Novartis' Entresto, facing a big comeback in hard-to-treat heart failure patients, scores FDA nod after adcomm cakewalk
Hard-and-fast rules in drug development are hard to come by, but one has long been the standard for market approvals — you have to hit your primary endpoints in pivotal studies. But for Novartis’ heart failure med Entresto, what’s a Phase III miss between friends?
The FDA on Tuesday approved Entresto, a combination of neprilysin inhibitor sacubitril and angiotensin receptor II blocker valsartan, to treat heart failure patients with a preserved ejection fraction (HFpEF), making it the first drug on the market for that population.
The drug’s new label covers a combined indication called chronic heart failure — both HFpEF and reduced ejection fraction (HFrEF) — with a “below normal” left-ventricle ejection fraction, a variable condition the agency leaves open for physician’s judgement. Either way, Novartis thinks its drug could be useful for around 5 million of the more than 6 million heart failure patients at any one time in the US.
The agency primarily based its review on results from Novartis’ Phase III PARAGON-HF study, which, unlike most other successful pivotal trials, didn’t actually hit its primary endpoint of reducing the rate of total heart failures and death. Despite the flop, the FDA urged Novartis to pursue its application anyway, arguing the study’s design may have produced misleading results — the primary endpoint’s p-value was 0.06, by the way — and highlighting results from pre-specified follow-up analyses that pointed to significant benefits.
Dave Soergel, Novartis’ global head drug development for cardiovascular, renal and metabolism, told Endpoints News the FDA’s decision to consider the totality of evidence around Entresto’s application was “heartening” and shot down claims the approval undermined the standard 0.05 p-value that serves as an efficacy benchmark across the industry.
“If we had taken PARAGON alone to the agency, would we have gotten the same response? I doubt it. But we have thousands of patients in randomized clinical trials around the globe,” he said. “There isn’t really a magic to 0.05 and, in fact, there is regulatory precedent for supplemental indications based on clinical trials that didn’t hit that number. This isn’t breaking the mold; on the contrary, it’s taking a sophisticated and appropriate view of the totality of the data.”
In December, an FDA advisory committee nearly unanimously backed the agency’s investigators, handing down a 12-1 vote in Entresto’s favor. The approval could open a $5 billion market to Novartis, by some analysts’ lights, adding to its leading position in the treatment of heart failure patients with a reduced ejection fraction (HFrEF). That indication has competitors, though, including SGLT2 diabetes meds like AstraZeneca’s Farxiga and Eli Lilly and Boehringer Ingelheim’s Jardiance.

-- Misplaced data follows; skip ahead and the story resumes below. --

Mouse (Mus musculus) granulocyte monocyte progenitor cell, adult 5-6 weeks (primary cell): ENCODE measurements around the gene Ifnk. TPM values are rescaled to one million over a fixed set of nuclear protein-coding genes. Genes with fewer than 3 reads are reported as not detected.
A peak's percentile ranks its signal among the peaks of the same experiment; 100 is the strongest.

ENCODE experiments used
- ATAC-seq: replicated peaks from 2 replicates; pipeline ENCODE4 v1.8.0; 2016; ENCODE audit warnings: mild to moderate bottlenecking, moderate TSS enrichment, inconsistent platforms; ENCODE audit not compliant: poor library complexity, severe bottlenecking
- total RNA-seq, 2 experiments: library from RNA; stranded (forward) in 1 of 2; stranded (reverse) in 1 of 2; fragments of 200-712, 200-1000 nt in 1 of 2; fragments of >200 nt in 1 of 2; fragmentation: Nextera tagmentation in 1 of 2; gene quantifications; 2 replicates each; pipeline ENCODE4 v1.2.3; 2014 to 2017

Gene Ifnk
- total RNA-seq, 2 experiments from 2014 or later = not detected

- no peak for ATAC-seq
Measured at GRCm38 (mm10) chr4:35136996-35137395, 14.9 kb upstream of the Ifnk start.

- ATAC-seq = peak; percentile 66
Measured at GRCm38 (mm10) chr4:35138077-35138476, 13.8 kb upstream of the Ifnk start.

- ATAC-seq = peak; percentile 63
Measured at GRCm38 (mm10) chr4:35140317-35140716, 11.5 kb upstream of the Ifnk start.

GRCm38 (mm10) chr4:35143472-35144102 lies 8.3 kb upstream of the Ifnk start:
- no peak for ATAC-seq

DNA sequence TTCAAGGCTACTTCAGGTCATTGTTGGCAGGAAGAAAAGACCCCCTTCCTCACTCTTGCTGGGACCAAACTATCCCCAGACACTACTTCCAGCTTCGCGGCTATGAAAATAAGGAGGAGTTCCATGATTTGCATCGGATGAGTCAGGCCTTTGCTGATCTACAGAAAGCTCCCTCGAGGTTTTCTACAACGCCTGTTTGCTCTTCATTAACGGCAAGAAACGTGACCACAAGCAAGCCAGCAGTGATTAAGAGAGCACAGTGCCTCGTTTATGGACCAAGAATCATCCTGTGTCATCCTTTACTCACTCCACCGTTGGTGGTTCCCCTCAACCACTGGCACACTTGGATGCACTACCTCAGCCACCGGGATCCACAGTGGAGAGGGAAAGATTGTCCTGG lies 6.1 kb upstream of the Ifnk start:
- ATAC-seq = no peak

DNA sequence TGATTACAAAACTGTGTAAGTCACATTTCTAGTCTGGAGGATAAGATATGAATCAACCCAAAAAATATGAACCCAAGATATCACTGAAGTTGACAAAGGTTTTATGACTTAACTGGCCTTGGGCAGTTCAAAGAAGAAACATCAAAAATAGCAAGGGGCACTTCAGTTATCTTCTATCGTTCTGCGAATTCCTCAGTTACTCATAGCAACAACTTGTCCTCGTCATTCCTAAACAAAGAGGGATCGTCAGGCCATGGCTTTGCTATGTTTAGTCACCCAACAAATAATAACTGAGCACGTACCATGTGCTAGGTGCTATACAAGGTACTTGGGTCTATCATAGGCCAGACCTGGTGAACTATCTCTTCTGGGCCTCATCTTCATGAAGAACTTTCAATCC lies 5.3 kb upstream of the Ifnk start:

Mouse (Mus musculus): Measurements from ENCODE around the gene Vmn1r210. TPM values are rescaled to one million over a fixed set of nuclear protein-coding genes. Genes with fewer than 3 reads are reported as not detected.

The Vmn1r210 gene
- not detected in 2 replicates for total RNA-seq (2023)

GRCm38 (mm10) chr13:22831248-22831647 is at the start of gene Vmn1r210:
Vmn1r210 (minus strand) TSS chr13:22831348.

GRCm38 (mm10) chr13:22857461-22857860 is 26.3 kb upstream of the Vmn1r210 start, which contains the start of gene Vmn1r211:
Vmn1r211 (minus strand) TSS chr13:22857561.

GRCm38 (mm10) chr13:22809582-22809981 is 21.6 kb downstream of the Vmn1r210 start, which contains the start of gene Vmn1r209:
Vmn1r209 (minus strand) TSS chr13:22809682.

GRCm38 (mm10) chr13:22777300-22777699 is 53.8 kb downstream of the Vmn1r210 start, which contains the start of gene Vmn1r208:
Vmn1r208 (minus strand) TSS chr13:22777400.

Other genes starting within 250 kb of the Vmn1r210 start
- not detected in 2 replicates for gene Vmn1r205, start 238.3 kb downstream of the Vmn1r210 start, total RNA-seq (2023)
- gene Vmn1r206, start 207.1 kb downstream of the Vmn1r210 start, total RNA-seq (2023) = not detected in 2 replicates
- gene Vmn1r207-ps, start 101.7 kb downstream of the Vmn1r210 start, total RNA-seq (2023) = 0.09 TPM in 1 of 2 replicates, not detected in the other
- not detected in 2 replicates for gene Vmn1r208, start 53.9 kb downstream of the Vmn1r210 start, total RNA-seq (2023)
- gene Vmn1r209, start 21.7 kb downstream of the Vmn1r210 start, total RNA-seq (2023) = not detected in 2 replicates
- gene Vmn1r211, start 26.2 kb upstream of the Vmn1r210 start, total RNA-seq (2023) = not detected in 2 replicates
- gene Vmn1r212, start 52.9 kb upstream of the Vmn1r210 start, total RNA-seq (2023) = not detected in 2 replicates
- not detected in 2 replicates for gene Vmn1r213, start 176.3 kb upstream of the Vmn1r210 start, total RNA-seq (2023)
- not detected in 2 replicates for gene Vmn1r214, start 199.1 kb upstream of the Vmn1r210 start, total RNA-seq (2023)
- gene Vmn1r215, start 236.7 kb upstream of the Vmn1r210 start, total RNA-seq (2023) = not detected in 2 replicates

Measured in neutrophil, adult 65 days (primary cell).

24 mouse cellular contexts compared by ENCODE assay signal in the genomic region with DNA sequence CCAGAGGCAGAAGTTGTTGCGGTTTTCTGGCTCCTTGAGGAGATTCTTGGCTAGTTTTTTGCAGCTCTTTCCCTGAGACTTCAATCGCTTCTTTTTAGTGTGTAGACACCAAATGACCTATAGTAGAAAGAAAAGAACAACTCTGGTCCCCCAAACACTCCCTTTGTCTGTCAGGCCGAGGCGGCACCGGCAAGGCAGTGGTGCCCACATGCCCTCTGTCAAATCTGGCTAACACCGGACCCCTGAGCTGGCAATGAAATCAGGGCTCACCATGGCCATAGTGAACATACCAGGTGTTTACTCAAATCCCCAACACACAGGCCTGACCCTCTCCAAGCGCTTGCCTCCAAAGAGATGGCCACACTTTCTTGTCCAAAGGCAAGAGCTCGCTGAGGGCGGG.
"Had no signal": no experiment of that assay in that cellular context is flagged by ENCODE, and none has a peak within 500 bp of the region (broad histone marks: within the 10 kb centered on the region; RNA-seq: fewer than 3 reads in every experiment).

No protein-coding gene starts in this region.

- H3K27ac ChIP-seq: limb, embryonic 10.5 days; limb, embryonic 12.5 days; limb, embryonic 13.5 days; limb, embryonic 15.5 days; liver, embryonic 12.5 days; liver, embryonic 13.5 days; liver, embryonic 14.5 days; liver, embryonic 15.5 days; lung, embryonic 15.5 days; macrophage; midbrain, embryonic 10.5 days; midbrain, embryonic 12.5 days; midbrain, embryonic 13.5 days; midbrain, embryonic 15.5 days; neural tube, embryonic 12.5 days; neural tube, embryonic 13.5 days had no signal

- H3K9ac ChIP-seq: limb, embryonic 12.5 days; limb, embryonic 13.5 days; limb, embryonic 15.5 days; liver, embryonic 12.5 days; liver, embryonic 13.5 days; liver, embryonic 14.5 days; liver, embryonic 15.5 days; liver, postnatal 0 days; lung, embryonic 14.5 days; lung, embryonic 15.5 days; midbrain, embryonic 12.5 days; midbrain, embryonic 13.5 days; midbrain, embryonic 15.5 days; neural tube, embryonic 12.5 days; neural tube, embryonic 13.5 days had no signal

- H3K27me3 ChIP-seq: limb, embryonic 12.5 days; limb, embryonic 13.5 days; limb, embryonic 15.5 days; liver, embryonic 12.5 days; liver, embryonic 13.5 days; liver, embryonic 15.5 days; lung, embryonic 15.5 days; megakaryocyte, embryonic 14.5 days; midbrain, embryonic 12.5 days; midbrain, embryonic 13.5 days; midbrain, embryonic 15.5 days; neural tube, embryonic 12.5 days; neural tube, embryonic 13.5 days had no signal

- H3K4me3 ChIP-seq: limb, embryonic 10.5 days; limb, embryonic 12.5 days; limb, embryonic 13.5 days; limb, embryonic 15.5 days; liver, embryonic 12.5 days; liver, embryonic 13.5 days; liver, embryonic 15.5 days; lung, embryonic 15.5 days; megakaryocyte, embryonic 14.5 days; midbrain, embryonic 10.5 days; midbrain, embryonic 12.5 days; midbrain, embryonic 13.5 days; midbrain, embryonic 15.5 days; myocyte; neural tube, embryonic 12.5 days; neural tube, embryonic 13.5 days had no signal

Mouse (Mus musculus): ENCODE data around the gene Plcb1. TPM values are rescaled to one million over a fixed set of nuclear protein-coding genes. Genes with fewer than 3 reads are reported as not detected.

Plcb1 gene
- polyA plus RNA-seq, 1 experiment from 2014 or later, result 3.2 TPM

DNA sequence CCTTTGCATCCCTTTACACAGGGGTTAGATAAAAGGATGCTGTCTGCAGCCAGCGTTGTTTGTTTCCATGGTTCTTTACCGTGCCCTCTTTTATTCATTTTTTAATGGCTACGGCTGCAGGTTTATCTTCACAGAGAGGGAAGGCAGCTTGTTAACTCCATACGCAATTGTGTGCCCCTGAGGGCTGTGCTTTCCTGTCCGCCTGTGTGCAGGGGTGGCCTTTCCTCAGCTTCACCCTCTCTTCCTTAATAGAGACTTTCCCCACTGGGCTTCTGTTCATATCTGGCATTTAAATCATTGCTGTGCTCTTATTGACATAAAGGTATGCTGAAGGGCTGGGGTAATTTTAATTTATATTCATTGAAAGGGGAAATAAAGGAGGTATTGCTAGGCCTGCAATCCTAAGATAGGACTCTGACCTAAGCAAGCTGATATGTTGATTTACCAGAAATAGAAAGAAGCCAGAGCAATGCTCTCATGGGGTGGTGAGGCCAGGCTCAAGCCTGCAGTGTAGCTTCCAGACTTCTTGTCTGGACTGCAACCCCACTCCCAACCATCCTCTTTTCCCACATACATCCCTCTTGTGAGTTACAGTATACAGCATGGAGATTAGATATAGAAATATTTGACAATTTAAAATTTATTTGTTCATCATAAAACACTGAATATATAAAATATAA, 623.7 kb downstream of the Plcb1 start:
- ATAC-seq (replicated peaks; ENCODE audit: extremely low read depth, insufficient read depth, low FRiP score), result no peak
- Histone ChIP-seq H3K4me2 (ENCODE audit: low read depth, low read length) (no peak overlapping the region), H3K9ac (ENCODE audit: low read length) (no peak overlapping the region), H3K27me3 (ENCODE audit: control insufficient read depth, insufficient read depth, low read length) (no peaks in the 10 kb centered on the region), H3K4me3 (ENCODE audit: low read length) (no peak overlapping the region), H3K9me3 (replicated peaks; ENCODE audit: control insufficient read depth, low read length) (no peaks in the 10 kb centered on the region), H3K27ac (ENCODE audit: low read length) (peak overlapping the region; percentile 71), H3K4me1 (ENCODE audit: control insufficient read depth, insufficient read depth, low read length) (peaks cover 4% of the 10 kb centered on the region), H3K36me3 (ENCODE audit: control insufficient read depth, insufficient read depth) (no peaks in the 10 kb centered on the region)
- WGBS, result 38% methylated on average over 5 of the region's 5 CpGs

Victor Bulto, Novartis’ US pharma chief, didn’t want to talk sales projections on a call with Endpoints and noted that the Swiss drugmaker didn’t intend to expand its team to accommodate the roughly 2 million additional patients Entresto could cover. The prescribing physician pool, after all, wont change much.
“Most of the cardiologists are really familiar with Entresto and how to use it,” he said. Bulto also highlighted the roughly $30 billion burden heart failure puts on the US healthcare system each year. Thirty percent of that is tied to hospitalizations, he said, making a risk reduction there a potentially boon for payers and providers.
Entresto’s turnaround at the FDA is a surprise given the long reliance on pivotal Phase III studies as guideposts for an approval. Novartis admitted before the adcomm vote an approval for Entresto for HFpEF would be “unusual but not unprecedented.”
But the FDA has shown some willingness to consider drugs that don’t hit their checkpoints in the late-stage setting, sometimes to its detriment. The FDA, for instance, in November gave its backing to Biogen’s aducanumab, another candidate seeking a huge unmet clinical need. Instead of supporting the FDA’s argument that a Phase III trial flop for adu was misleading, an FDA adcomm shot down the drug’s application with prejudice. The FDA’s final decision is scheduled for early June.